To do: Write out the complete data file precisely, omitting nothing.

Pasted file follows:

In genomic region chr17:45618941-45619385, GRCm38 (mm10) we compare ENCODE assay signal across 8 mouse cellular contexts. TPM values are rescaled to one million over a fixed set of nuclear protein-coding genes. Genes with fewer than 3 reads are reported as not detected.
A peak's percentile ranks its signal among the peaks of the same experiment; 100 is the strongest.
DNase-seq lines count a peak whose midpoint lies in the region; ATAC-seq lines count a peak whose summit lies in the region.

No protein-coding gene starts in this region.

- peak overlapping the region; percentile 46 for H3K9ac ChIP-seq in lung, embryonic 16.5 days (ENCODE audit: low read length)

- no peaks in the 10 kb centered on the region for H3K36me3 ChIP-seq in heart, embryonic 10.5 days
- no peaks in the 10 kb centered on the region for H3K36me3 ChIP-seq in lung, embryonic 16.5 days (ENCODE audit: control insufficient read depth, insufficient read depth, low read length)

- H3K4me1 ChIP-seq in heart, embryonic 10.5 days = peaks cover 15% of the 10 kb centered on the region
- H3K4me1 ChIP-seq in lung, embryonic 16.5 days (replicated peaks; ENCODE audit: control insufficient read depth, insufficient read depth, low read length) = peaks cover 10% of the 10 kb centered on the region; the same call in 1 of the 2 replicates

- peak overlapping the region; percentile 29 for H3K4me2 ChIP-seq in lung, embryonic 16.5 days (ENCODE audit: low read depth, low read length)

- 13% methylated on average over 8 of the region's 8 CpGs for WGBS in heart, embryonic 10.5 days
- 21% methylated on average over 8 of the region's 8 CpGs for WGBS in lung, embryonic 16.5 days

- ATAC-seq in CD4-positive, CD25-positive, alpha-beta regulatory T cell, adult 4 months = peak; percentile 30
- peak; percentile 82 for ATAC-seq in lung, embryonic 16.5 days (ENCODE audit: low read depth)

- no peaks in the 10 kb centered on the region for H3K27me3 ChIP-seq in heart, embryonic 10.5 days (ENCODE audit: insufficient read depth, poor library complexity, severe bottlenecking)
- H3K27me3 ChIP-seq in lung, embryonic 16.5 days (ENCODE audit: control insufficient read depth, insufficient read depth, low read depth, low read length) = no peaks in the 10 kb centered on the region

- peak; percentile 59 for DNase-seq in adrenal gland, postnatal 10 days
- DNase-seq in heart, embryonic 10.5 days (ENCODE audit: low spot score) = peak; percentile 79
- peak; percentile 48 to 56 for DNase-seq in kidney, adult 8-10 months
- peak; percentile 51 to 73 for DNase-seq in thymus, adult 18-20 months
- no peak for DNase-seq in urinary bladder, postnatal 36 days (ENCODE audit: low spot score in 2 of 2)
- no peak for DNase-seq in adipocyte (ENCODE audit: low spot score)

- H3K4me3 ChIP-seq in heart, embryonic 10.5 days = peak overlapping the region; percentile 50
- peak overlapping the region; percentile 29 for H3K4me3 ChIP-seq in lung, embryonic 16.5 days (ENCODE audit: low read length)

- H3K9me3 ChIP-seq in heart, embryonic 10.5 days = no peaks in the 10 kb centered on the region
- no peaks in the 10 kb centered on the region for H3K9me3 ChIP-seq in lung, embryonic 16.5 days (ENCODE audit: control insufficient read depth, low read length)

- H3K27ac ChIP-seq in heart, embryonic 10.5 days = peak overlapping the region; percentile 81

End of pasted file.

In genomic region chr17:45618941-45619385, GRCm38 (mm10) we compare ENCODE assay signal across 8 mouse cellular contexts. TPM values are rescaled to one million over a fixed set of nuclear protein-coding genes. Genes with fewer than 3 reads are reported as not detected.
A peak's percentile ranks its signal among the peaks of the same experiment; 100 is the strongest.
DNase-seq lines count a peak whose midpoint lies in the region; ATAC-seq lines count a peak whose summit lies in the region.

No protein-coding gene starts in this region.

- peak overlapping the region; percentile 46 for H3K9ac ChIP-seq in lung, embryonic 16.5 days (ENCODE audit: low read length)

- no peaks in the 10 kb centered on the region for H3K36me3 ChIP-seq in heart, embryonic 10.5 days
- no peaks in the 10 kb centered on the region for H3K36me3 ChIP-seq in lung, embryonic 16.5 days (ENCODE audit: control insufficient read depth, insufficient read depth, low read length)

- H3K4me1 ChIP-seq in heart, embryonic 10.5 days = peaks cover 15% of the 10 kb centered on the region
- H3K4me1 ChIP-seq in lung, embryonic 16.5 days (replicated peaks; ENCODE audit: control insufficient read depth, insufficient read depth, low read length) = peaks cover 10% of the 10 kb centered on the region; the same call in 1 of the 2 replicates

- peak overlapping the region; percentile 29 for H3K4me2 ChIP-seq in lung, embryonic 16.5 days (ENCODE audit: low read depth, low read length)

- 13% methylated on average over 8 of the region's 8 CpGs for WGBS in heart, embryonic 10.5 days
- 21% methylated on average over 8 of the region's 8 CpGs for WGBS in lung, embryonic 16.5 days

- ATAC-seq in CD4-positive, CD25-positive, alpha-beta regulatory T cell, adult 4 months = peak; percentile 30
- peak; percentile 82 for ATAC-seq in lung, embryonic 16.5 days (ENCODE audit: low read depth)

- no peaks in the 10 kb centered on the region for H3K27me3 ChIP-seq in heart, embryonic 10.5 days (ENCODE audit: insufficient read depth, poor library complexity, severe bottlenecking)
- H3K27me3 ChIP-seq in lung, embryonic 16.5 days (ENCODE audit: control insufficient read depth, insufficient read depth, low read depth, low read length) = no peaks in the 10 kb centered on the region

- peak; percentile 59 for DNase-seq in adrenal gland, postnatal 10 days
- DNase-seq in heart, embryonic 10.5 days (ENCODE audit: low spot score) = peak; percentile 79
- peak; percentile 48 to 56 for DNase-seq in kidney, adult 8-10 months
- peak; percentile 51 to 73 for DNase-seq in thymus, adult 18-20 months
- no peak for DNase-seq in urinary bladder, postnatal 36 days (ENCODE audit: low spot score in 2 of 2)
- no peak for DNase-seq in adipocyte (ENCODE audit: low spot score)

- H3K4me3 ChIP-seq in heart, embryonic 10.5 days = peak overlapping the region; percentile 50
- peak overlapping the region; percentile 29 for H3K4me3 ChIP-seq in lung, embryonic 16.5 days (ENCODE audit: low read length)

- H3K9me3 ChIP-seq in heart, embryonic 10.5 days = no peaks in the 10 kb centered on the region
- no peaks in the 10 kb centered on the region for H3K9me3 ChIP-seq in lung, embryonic 16.5 days (ENCODE audit: control insufficient read depth, low read length)

- H3K27ac ChIP-seq in heart, embryonic 10.5 days = peak overlapping the region; percentile 81